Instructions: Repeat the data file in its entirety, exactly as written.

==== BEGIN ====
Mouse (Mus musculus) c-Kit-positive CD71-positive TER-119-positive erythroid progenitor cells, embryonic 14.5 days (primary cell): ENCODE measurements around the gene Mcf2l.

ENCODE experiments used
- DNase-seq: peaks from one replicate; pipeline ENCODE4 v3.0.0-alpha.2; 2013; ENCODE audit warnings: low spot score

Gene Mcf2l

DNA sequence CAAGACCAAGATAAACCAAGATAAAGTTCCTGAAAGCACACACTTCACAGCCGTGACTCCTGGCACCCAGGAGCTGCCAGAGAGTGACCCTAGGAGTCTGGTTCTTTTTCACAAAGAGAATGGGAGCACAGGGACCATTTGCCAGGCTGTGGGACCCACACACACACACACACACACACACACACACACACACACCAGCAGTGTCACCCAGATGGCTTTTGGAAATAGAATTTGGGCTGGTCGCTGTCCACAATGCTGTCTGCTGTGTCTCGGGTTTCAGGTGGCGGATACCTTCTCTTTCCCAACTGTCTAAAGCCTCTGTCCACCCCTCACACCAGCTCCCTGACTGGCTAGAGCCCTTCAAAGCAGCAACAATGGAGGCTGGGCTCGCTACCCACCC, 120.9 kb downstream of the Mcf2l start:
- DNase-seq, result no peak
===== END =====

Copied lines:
Mouse (Mus musculus) c-Kit-positive CD71-positive TER-119-positive erythroid progenitor cells, embryonic 14.5 days (primary cell): ENCODE measurements around the gene Mcf2l.

ENCODE experiments used
- DNase-seq: peaks from one replicate; pipeline ENCODE4 v3.0.0-alpha.2; 2013; ENCODE audit warnings: low spot score

Gene Mcf2l

DNA sequence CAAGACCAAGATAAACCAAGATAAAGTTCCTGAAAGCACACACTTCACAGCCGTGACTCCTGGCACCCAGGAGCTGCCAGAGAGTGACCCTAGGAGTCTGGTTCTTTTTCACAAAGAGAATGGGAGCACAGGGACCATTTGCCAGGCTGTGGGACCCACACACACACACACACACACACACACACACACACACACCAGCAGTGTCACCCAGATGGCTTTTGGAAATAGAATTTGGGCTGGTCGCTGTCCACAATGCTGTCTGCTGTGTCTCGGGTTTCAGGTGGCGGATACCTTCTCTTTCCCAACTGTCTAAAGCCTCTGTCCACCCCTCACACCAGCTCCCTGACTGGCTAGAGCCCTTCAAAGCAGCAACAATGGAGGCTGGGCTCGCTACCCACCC, 120.9 kb downstream of the Mcf2l start:
- DNase-seq, result no peak